Once people got the idea of it being tribal, and danceable, they were on our side. But we never could really get that going. The band eventually went their separate ways not because of the music, but because of legal stuff and things like that.

Where was your first ever gig as Silver Apples?

It was an ‘In the Park’ concert in Central Park in New York. It was highly promoted, an all-day festival, and there were about 15 bands that played that day. We were one of them. The newspaper estimated that there were about 30,000 people in the audience. The first gig! I was absolutely scared to death. I have absolutely no idea what I did. It was a blur. I just remember looking out and seeing a sea of faces. I’d never seen so many people in one place.

How did you then get involved with Kapp Records?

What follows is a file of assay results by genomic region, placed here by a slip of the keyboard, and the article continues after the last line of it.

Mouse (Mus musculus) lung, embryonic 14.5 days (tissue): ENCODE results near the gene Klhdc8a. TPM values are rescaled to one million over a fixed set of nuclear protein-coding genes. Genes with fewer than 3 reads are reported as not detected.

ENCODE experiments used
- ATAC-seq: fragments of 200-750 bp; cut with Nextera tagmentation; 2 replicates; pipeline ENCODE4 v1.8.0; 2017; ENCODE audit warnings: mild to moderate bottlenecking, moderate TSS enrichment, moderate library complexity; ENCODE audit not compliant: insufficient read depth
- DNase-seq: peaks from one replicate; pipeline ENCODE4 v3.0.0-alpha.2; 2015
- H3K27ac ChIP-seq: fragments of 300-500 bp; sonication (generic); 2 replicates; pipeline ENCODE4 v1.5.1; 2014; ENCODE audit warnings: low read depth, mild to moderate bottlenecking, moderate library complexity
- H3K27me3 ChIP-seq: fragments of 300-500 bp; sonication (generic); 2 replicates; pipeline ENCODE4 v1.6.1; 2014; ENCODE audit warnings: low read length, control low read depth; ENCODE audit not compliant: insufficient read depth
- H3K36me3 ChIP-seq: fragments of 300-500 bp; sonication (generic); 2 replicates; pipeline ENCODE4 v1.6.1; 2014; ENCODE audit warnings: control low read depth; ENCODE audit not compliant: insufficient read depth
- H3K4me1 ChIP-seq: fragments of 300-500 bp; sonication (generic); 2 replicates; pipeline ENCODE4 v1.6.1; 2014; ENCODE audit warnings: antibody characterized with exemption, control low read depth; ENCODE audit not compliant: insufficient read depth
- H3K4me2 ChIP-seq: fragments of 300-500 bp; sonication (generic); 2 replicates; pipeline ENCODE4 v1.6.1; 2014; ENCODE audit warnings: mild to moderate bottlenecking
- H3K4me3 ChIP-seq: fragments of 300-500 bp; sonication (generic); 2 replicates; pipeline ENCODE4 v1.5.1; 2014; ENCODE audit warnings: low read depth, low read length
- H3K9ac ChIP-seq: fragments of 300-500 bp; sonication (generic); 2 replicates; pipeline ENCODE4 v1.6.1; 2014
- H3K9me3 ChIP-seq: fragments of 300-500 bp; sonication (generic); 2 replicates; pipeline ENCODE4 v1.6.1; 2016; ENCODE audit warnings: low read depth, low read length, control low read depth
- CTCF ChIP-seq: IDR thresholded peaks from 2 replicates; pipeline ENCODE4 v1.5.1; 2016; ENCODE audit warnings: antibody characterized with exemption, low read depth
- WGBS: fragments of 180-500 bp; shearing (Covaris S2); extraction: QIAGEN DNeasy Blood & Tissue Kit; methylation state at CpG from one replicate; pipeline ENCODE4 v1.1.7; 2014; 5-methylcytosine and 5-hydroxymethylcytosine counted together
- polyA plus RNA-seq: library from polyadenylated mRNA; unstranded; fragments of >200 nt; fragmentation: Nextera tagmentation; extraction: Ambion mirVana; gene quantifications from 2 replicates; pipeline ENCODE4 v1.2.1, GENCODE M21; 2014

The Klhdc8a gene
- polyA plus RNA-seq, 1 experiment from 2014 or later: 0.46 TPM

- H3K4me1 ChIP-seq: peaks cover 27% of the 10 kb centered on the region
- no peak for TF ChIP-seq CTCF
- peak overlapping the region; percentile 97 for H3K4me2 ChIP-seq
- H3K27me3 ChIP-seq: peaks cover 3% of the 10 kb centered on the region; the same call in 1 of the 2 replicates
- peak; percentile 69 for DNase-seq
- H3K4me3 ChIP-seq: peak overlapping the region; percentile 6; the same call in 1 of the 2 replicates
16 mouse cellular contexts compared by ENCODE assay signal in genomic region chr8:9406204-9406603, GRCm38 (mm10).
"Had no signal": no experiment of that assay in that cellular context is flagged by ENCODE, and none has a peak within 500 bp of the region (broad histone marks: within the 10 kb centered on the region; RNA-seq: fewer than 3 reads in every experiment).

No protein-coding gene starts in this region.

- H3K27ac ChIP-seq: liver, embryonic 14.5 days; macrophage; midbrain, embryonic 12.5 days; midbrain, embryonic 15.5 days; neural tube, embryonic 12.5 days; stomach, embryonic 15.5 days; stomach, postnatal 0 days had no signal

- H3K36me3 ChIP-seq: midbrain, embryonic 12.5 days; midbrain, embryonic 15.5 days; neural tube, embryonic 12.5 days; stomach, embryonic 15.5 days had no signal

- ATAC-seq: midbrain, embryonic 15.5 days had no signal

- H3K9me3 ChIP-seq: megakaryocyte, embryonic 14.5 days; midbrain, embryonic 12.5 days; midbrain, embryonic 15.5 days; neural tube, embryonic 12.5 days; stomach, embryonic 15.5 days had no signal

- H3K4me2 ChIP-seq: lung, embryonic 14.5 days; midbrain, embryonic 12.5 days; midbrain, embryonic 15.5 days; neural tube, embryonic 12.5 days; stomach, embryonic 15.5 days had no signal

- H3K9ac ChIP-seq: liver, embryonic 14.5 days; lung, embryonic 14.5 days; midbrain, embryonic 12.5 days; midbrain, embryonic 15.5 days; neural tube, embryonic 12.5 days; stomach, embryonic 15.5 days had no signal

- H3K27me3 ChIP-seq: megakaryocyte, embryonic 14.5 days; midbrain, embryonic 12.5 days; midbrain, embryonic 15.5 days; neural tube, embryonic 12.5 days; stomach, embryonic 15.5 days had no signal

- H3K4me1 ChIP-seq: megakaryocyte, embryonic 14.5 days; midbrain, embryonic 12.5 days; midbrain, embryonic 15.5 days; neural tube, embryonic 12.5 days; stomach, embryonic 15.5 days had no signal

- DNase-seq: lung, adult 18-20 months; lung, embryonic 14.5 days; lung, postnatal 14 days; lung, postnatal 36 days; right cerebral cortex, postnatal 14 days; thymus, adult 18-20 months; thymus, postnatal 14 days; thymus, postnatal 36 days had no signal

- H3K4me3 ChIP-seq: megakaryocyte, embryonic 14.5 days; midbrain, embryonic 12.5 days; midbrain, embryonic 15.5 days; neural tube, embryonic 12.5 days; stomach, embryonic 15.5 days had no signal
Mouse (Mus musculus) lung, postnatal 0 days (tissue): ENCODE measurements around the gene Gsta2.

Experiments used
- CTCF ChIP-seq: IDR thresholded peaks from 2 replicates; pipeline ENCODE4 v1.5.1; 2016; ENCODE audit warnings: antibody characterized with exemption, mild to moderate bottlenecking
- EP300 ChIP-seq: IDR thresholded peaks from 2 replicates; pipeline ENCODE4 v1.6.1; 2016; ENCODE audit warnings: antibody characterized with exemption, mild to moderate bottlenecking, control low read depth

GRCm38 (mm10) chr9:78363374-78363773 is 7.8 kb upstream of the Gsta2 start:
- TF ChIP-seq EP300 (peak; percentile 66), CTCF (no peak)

During the time that were in that six month ivory tower situation, trying to invent something that was acceptable, that guy I mentioned, Barry Bryant, who owned the apartment, he would go out and go to bars and say “Hey, I’ve got these guys, these weird musicians doing really wild stuff in my apartment. Man, you ought to come and hear them!” He would bring poets up, other musicians, anybody who would listen, and the occasional record company executive, usually some really low level guy who would then tell somebody who would tell somebody. Most of the people who came to see us thought “Jesus, this is just too off the wall,” and they would not respond. The guy from Kapp Records just kept coming back, and kept saying “There is something there. I can’t really put my finger on it, I have no idea if it’s commercially marketable, but there is something going on here, and there is something different.” He eventually talked the people at Kapp, the people in the suits, into doing what started off as a one record deal. But Barry insisted that if we were going to do anything, it had to be two records. It had to be a two record deal. So that is what we ended up with. Fortunately they were hooked up with Decca, and we got that international distribution through Decca Records. It was in fact a major label.